The comments elaborate on four primary reasons why FDA should reject the citizens petition which was filed this April by GlaxoSmithKline Consumer Healthcare, the American Dietetic Association and two other organizations. CRN advised:
- FDA correctly decided in 2000 that weight loss claims (as opposed to claims to treat obesity) are appropriately structure/function claims under the Dietary Supplement Health and Education Act (DSHEA) based on the intended use of these products;
- The petitioners have not established the condition of being “overweight” as a validated modifiable risk factor for, or a surrogate endpoint for, disease;
- If FDA were to grant this petition, it would result in sweeping implications for weight-related claims for the entire category of “food,” and create a slippery slope for other structure/function claims that would essentially “disease-ify” many health conditions not currently considered to be diseases or surrogate endpoints for disease;
- Many dietary ingredients are well-substantiated for weight loss, and to the extent that unsubstantiated or misleading claims are being made for weight loss products, the petitioners’ concerns can and should be addressed through increased enforcement of the existing laws and regulations by both FDA and the Federal Trade Commission.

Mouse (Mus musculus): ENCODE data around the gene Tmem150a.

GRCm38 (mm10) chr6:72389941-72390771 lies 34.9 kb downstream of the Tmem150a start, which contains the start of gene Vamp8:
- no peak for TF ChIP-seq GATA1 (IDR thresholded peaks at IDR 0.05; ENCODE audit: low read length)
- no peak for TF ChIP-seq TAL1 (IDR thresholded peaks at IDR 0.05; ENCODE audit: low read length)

Noting that consumers overwhelmingly turn to various weight loss products for cosmetic reasons and immediate health benefits, not primarily to manage their risk of disease, CRN warned that if the petition were accepted it would “cripple the dietary supplement category as envisioned by Congress with the passage of DSHEA.” The association told FDA “the petitioners’ arguments are unsupported and therefore should not be accepted with respect to either dietary supplements or conventional foods intended to assist consumers in achieving weight loss.”